I’m curious to know if anyone has any idea how to get the AI Assistant to slow down and ‘think’ more carefully. For some context, I’ve been using the AI Assistant to perform sentiment analysis on a column in a table that has some reviews. The AI Assistant works fine generally, but it seems as though it’s rushing to get the task done for every row in the table, and by doing this some rows are incorrectly classified. I would appreciate some thoughts on how to get the AI to focus on accuracy instead of speed.
You may want to explore if there are other packs since doing sentiment analysis is more of a ‘solved’ use case than some of the newer AI patterns. I’m on my phone otherwise I’d give it a quick search for you.
The new AI stuff is powerful, but it’s inconsistent. That’s not a coda problem, it’s just a foundational drawback of this next generation of AI. My general rule of thumb has been if there’s another way to get something done, usually go that route. However, there are a lot of things that just weren’t possible before that are now which is great.
Search for the topics written by Bill French. He has some very good ideas. Try to write your instruction to AI in such a way that it is forced to think about it.
Thank you for sharing your thoughts on this Kameron. So would you say it’s better to stick to AI applications that have been trained for a specific task (in this instance sentiment analysis) instead of a using a generative model ?
I’ve since checked Bill’s work, thanks for this reference Piet. I’m currently attempting to write better prompts by spacing them over a few columns, and hopefully in this way the AI can follow some steps that allow for it to think before the given a final answer.
@faatimah_mansoor, generally yes. In the use cases that they exist for most models which are purpose-built will outperform large language models for that use case. So for things like sentiment, image object detection, and other traditional ML/AI problems you’re probably technically better off going with a traditional modeling approach. That being said, it’s not like everyone has all of the infrastructure or the skills to go pull something off of huggingface and write a quick custom pack in Coda to actually get it to work. It’s awesome that they’ve made these kinds of capabilities so accessible, but the trade off is in the performance.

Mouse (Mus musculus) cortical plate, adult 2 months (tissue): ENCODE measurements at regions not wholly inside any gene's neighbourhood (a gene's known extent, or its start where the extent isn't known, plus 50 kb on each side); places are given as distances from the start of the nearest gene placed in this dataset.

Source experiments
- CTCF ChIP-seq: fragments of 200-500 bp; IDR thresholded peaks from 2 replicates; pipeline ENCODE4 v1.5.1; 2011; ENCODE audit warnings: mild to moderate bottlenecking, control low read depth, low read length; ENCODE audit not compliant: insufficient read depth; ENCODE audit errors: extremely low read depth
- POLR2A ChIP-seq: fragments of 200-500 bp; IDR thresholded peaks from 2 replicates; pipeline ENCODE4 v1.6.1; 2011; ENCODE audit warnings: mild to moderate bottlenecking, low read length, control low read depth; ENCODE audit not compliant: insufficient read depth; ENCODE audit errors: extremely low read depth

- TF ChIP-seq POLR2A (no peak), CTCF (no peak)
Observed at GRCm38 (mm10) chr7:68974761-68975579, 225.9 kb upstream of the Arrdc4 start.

There are still plenty of things that these new AI tools can do which just couldn’t be done before with the speed and quality that they can. I worked on a project doing some document library auto-summarization back in 2018 and let me tell you the AI of the time couldnt hold a candle to how well today’s do that task. Personally, this is why I like tools like LangChain that let developers quilt together different techniques with some LLM-glue, but alas I have not seen a LangChain pack yet (note to self: start working on that).
Disclaimer: This may not be entirely accurate as I’m basing this off my experience working with both kinds of models and the space is evolving rapidly.
@Kameron_Baumgardner thanks for this insight, I think experience is super valuable because often times there is a difference between how a model should work compared with how it actually works, and for the end user, such as myself, these differences could get overlooked.
I’m currently curious about AI, and I use it as a supplementary resource. But I haven’t adopted the full use of any AI for a particular task. This is partly because I enjoy doing certain tasks (such as writing) myself, and partly because I don’t fully trust the tools Are there any AI tools that you use regularly?
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